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Acute dyslexia facts

Dyslexia has been present with people for a very long time and the records of first occurrences of this condition were recorded decades ago. Dyslexia is defined as a learning disability, preventing children or adults from reading, spelling, writing and sometimes speaking correctly. There are different degrees of dyslexia and it is best to be treated at the youngest age, as soon as it appears. However, even adults with dyslexia can be successfully treated.

Dyslexia usually has nothing to do with the child's intellect. Rather, even children who otherwise perform well in school, paying attention and giving positive feedback, can be dyslexic. Thus, dyslexia is triggered by a specific brain impairment, making it hard for individuals to translate specific images or sounds received into language. Yet, this has nothing to do with brain damage, retardation or lack of intelligence.

Reasons behind Dyslexia

Many times, teachers and parents do not notice dyslexia in a child and this condition continues to bother an individual making it harder to deal with later. Nevertheless, the bothered child may also be prone to depression and low self-esteem. Additionally, low performance in school may be a product of dyslexia itself.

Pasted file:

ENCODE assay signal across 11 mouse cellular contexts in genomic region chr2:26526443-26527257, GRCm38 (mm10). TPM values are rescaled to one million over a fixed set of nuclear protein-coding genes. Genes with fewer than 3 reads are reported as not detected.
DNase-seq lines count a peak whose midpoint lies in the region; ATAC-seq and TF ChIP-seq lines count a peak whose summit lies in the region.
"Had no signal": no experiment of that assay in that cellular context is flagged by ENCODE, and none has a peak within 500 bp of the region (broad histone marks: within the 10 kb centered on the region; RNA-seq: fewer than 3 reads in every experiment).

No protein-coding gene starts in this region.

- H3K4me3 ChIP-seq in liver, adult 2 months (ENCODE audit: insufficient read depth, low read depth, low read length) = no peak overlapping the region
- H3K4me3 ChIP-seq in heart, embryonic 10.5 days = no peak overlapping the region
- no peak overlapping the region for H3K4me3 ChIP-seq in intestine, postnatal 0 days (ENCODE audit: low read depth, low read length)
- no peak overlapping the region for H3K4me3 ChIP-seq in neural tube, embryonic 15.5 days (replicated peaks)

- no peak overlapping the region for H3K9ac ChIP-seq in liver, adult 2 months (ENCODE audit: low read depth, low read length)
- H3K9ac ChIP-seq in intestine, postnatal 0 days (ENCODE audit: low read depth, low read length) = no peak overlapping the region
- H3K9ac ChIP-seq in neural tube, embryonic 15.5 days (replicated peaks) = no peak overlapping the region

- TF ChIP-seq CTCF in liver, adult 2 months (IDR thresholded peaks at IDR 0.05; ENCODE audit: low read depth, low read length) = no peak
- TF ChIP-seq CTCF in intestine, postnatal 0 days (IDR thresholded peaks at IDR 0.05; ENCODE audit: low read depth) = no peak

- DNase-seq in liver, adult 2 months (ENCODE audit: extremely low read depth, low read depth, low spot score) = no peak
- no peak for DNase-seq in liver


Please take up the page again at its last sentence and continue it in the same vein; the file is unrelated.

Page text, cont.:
One of the rarest types of dyslexia is trauma dyslexia. It appears due to a trauma in the head, damaging the reading and writing areas of the brain. Secondly, we have primary dyslexia, which manifests through dysfunctional left part of a person's brain, not developing with age. Dyslexic people suffering from this kind of learning disorder struggle with reading, writing, spelling and sometimes speaking,and usually are not capable of reaching above 4th grade level of these skills.

Secondary dyslexia strikes during hormonal development of the fetus. This dyslexia is more common with boys and disappears as the child reaches maturity.

Also, different types of dyslexia exist, based on the aspect of learning impairment. Visual dyslexia makes it hard for sufferers to put down specific sequences of symbols. Auditory dyslexia, on the other hand, manifests through difficulties in hearing groups of letters or a specific letter, making the child hear only scrambled sounds, making no sense out of it. Finally, dysgraphia is a type of dyslexia where the child is incapable of holding the pencil correctly and writing down letters.

Diagnosis and Treatment

A series of tests are necessary to be done in order for dyslexia to be diagnosed. Psychologists and other professionals of this medical branch can conduct these tests, paying attention to what is triggering dyslexia in a child and how it manifests. The test make it possible for professionals to see which aspect of language is difficult for the child to grasp and where the problems with receiving and reading information lie.

These tests are very reliable. Nevertheless, before doing the test, the child should have enough sleep and have a good breakfast. The test can be done with the teacher, in a classroom. Yet, parents are not recommended to be present.

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